Thursday, April 29, 2010

Silent Spring Still Silent

By Jennifer De Shields

Rachel Carson’s book Silent Spring changed the way America looked at pesticides and chemical regulation and also helped ushered in the environmental movement. Ten years after its publication the United States government banned the use of the DDT, a widely used but also extremely dangerous pesticide. This book was very useful in the 60’s and 70’s, but it’s lost some of its value due to timeliness. With mounting environmental concerns at home and abroad, it’s time for this century’s Silent Spring. Pesticide use is being blamed for the decline of the bee population, the increase of skin cancers, and for poisoning our fruits and vegetables. It’s upsetting to think that even though its use has been linked to so many problems that it’s still widely used.

Lack of government regulation on these pesticide corporations are partly to blame. Too many companies are allowed to distribute their products without properly testing them to see the effects they have on food, humans, and the environment. A lot of pesticides and other chemicals are hastily put out on the market without properly testing them before hand, and I feel that proper testing would avoid many of the problems we see with pesticide use. For example, I doubt that they would have put out the pesticides that are being blamed for the decrease in the bee population if they did tests to see how it could possibly affect local wildlife. I also feel that we should be testing foods that are sprayed with pesticides to see how much of the poison actually gets into the food. Recently in China’s Guangxi Zhuang region they had to destroy some of their vegetables because it was revealed that the vegetables had excessive pesticide residue on them. It’s scary to think what would have happened if these foods weren’t tested.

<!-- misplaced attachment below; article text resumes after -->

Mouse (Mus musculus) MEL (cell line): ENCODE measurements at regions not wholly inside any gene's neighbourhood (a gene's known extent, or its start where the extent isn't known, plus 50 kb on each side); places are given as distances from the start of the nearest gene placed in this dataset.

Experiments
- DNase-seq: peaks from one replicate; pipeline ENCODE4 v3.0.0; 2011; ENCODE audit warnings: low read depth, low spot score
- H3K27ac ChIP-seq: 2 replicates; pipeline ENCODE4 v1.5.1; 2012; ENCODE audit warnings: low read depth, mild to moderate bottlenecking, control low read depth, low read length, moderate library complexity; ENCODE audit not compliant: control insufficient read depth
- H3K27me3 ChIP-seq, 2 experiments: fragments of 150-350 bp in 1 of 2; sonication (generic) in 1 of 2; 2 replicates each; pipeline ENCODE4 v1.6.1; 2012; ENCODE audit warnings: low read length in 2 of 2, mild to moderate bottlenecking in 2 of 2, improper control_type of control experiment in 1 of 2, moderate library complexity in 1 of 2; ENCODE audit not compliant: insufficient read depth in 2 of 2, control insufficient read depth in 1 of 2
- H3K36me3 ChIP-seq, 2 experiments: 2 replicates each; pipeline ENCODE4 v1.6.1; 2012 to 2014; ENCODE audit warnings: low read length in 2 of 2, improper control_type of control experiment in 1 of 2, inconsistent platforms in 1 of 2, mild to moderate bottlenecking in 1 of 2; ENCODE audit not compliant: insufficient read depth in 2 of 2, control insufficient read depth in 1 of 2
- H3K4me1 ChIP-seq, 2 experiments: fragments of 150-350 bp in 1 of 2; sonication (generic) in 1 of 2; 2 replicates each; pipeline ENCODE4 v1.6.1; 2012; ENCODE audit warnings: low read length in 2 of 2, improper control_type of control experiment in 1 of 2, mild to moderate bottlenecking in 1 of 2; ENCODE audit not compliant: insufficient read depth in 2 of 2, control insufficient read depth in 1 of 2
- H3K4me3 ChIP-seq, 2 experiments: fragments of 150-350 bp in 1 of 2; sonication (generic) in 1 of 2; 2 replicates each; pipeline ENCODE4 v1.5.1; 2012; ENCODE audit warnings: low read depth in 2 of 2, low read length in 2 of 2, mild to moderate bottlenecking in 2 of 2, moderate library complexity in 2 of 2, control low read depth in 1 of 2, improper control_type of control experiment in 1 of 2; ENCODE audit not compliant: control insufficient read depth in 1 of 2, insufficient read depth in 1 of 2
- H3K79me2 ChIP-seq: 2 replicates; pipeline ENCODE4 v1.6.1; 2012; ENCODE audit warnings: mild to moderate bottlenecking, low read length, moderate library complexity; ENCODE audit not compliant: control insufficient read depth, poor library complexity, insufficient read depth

The amount of pesticides that accumulate is also alarming. Pesticides are found virtually in almost every river and stream in the country, even in places where pesticides weren’t immediately applied. A city in Virginia recently tested their creeks and streams to find that they were heavily polluted with pesticides. In some areas there were pesticides in concentrations that were 40 to 1,000 times the level deemed harmful. These were areas that people fish in and children swim in, and officials are scrambling to clean their toxic waters. They also have been showing up more in the news recently because of their link to deaths and sicknesses. In Britian a pesticide used in the Wanstead Flats was found to have caused the death of 87 birds, a dog, and other wildlife.

The regulation of pesticides will probably not be getting any stricter in the near future. Although Obama has promised to have a more environmentally friendly administration, he recently appointed a formed pesticide lobbyist to the position of the chief agricultural negotiator in the Office of Trade Representatives. This has various environmentalists and organic farmers upset mainly because of the chief’s support of agribusiness, a type of agriculture that heavily depends on the use of pesticides.

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